The final exception listed in Rule 404(b), "absence of mistake or accident," is simply a special form of the exception that permits the use of other crimes to prove intent. In some applications it overlaps the exception for knowledge in that proof that the defendant was aware of the nature of an act at an earlier point in time makes it unlikely that he would have forgotten that information at the time of the charged crime. Often the absence of mistake or accident is proved on a notion of probability, i.e., how likely is it that the defendant would have made the same mistake or have been involved in the same fortuitous act on more than one occasion. The relevance of other crimes for this purpose depends very much on the nature of the act involved; one might inadvertently pass more than one counterfeit bill but two accidental shootings of the same victim seem quite unlikely.

The justification for admitting evidence of mistake or accident is the same as for the other exceptions involving proof of the defendant's state of mind. When offered for this purpose, no inference to any conduct of the defendant is required and, in addition, in many cases the evidence does not require any inference as to the character of the accused. [22 Wright Graham, n 35 supra, § 5247, pp 517-518.]

For further examples, see Imwinkelried, Uncharged Misconduct Evidence, § 5:10, p 26:
There are numerous hypothetical and actual examples of the use of uncharged misconduct to disprove a claimed accident. Wigmore's hypothetical of the three shots is a leading illustration. The defendant claims that he accidentally discharged the rifle in the victim's direction on each occasion; but as the number of "accidental" discharges increases, the claim of accident becomes less believable. The courts often admit uncharged misconduct in child abuse cases when the defendant claims that he or she accidentally injured the child. If the defendant claims that he accidentally touched a child's genital organs, evidence of the defendant's similar uncharged sexual misconduct is admissible to prove the defendant's lewd intent.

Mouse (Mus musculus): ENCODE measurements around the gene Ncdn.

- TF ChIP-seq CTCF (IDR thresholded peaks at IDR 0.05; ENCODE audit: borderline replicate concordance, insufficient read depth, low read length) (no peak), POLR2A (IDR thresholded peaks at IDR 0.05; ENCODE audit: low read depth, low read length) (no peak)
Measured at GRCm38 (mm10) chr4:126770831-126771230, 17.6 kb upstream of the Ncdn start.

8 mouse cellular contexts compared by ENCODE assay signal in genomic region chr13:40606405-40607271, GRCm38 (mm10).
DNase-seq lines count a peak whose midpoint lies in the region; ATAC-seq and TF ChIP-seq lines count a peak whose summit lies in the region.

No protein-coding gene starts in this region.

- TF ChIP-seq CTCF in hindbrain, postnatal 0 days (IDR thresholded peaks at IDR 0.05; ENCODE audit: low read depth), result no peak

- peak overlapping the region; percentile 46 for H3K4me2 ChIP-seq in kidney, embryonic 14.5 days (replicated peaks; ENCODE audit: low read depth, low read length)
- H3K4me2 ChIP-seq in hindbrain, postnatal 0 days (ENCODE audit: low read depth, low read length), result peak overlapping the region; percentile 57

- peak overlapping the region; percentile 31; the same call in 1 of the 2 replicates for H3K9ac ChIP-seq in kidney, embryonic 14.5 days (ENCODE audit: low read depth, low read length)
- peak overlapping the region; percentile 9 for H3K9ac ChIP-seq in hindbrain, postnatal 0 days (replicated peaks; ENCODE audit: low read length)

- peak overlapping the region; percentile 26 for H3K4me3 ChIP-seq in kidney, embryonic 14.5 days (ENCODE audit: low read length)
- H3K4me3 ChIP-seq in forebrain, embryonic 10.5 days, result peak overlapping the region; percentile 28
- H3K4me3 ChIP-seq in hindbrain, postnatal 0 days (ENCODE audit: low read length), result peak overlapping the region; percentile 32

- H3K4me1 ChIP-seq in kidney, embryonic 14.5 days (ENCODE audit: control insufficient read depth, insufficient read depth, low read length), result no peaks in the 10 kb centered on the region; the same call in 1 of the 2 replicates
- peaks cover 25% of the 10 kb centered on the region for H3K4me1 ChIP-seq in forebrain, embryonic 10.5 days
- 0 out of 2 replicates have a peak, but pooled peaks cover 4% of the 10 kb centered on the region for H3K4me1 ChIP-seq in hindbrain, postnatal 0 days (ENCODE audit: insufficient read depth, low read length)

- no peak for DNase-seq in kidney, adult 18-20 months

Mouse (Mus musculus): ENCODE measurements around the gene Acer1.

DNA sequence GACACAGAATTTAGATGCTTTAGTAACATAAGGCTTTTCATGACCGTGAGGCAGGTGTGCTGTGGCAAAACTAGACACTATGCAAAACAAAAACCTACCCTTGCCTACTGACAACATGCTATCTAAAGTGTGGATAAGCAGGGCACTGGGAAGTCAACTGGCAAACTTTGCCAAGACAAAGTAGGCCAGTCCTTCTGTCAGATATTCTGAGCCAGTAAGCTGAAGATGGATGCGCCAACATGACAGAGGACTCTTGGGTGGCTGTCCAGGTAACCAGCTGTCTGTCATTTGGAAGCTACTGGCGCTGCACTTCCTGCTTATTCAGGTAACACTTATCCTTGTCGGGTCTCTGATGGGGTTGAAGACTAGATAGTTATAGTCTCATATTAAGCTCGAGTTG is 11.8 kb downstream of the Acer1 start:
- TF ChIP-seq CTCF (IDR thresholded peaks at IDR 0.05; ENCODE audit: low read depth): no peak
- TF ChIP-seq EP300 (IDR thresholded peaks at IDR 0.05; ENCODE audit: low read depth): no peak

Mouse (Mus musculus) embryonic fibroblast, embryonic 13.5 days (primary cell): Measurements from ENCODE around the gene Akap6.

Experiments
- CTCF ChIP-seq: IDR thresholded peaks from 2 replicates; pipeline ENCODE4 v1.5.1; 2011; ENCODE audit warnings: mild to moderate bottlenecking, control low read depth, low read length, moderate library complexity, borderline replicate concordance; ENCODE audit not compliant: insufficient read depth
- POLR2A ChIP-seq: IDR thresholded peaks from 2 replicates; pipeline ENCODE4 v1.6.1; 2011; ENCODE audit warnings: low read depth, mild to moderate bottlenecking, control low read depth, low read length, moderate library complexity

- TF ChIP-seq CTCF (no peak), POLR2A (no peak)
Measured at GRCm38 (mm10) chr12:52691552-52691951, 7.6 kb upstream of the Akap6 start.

If the defendant claims that she intended to merely discipline her child, evidence of uncharged misconduct may be admissible to establish the defendant's intent to injure the child. If the defendant claims that he accidentally bumped into or ran down the victim, evidence of the defendant's other assaults on the same or similar victims is admissible to show intent. In a theft case when the defendant claims that he inadvertently picked up the wrong fungible property, evidence of similar thefts is admissible to show intent to steal.

The other acts testimony of Steven C is relevant under Rule 404(b). However, because Rule 403 determinations are best left to a contemporaneous assessment of the presentation, credibility, and effect of testimony, we remand this case to the trial court for further proceedings.

John J's testimony, like Steven's, is sufficiently similar to Todd's to make it objectively improbable that the defendant acted with innocent intent in the Todd F case. Therefore, John J's testimony is relevant to negate innocent intent. However, as with the testimony of Steven C, we remand for a trial court determination of whether the probative value of John's testimony is substantially outweighed by the risk of unfair prejudice.

United States v York, 933 F.2d 1343, 1352 (CA 7, 1991).

B